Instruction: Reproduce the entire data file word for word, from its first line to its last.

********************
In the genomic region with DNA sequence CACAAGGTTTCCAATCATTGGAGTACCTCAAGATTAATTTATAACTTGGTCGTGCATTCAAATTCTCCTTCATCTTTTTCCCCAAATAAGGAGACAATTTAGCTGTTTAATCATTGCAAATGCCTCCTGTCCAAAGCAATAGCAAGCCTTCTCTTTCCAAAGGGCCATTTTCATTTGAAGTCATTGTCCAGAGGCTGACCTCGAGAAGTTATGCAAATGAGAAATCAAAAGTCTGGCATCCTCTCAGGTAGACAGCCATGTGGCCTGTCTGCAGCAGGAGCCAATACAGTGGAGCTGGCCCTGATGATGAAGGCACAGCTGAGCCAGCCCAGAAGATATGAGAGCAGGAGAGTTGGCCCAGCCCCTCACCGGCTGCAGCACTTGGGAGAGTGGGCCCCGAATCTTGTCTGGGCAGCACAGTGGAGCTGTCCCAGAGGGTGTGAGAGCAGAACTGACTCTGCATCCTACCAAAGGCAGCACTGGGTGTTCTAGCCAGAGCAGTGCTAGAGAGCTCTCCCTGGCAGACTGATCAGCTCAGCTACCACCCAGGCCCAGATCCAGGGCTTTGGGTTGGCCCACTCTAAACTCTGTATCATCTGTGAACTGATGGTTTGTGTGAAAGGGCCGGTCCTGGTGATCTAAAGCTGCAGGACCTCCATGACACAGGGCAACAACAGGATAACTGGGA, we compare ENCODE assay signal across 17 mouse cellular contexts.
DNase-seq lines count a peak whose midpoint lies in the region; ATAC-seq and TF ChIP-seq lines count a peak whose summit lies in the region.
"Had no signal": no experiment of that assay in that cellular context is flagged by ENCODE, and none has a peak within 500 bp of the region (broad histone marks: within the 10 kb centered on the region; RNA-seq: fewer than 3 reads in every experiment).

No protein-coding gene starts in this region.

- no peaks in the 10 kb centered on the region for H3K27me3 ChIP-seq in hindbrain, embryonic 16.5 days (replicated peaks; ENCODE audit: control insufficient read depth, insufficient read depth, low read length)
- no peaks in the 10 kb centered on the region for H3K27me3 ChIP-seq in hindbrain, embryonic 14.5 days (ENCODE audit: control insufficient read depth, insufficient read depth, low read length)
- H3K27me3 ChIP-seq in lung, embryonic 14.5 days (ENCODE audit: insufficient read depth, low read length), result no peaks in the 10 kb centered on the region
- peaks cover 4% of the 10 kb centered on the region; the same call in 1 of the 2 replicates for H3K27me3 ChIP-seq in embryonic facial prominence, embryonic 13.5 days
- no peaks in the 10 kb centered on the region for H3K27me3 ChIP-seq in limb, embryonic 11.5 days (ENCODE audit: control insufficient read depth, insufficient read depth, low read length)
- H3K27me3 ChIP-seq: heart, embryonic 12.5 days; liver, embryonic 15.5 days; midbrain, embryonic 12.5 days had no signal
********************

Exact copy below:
In the genomic region with DNA sequence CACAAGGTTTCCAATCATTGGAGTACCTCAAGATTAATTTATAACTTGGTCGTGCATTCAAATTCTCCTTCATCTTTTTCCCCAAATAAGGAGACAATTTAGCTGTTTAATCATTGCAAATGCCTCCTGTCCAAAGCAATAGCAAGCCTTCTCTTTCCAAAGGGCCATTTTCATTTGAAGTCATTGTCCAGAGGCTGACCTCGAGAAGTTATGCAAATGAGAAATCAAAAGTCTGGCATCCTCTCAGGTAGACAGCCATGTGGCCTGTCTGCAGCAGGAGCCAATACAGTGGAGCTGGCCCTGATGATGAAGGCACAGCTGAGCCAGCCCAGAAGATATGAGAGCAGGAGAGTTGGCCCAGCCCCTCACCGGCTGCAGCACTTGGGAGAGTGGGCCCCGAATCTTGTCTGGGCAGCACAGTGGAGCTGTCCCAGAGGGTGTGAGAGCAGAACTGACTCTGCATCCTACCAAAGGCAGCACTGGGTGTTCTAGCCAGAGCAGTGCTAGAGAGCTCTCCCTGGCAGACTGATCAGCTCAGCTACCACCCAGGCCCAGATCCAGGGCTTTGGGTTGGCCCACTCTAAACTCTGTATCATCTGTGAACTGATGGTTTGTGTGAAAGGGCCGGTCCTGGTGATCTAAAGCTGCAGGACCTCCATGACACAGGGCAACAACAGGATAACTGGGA, we compare ENCODE assay signal across 17 mouse cellular contexts.
DNase-seq lines count a peak whose midpoint lies in the region; ATAC-seq and TF ChIP-seq lines count a peak whose summit lies in the region.
"Had no signal": no experiment of that assay in that cellular context is flagged by ENCODE, and none has a peak within 500 bp of the region (broad histone marks: within the 10 kb centered on the region; RNA-seq: fewer than 3 reads in every experiment).

No protein-coding gene starts in this region.

- no peaks in the 10 kb centered on the region for H3K27me3 ChIP-seq in hindbrain, embryonic 16.5 days (replicated peaks; ENCODE audit: control insufficient read depth, insufficient read depth, low read length)
- no peaks in the 10 kb centered on the region for H3K27me3 ChIP-seq in hindbrain, embryonic 14.5 days (ENCODE audit: control insufficient read depth, insufficient read depth, low read length)
- H3K27me3 ChIP-seq in lung, embryonic 14.5 days (ENCODE audit: insufficient read depth, low read length), result no peaks in the 10 kb centered on the region
- peaks cover 4% of the 10 kb centered on the region; the same call in 1 of the 2 replicates for H3K27me3 ChIP-seq in embryonic facial prominence, embryonic 13.5 days
- no peaks in the 10 kb centered on the region for H3K27me3 ChIP-seq in limb, embryonic 11.5 days (ENCODE audit: control insufficient read depth, insufficient read depth, low read length)
- H3K27me3 ChIP-seq: heart, embryonic 12.5 days; liver, embryonic 15.5 days; midbrain, embryonic 12.5 days had no signal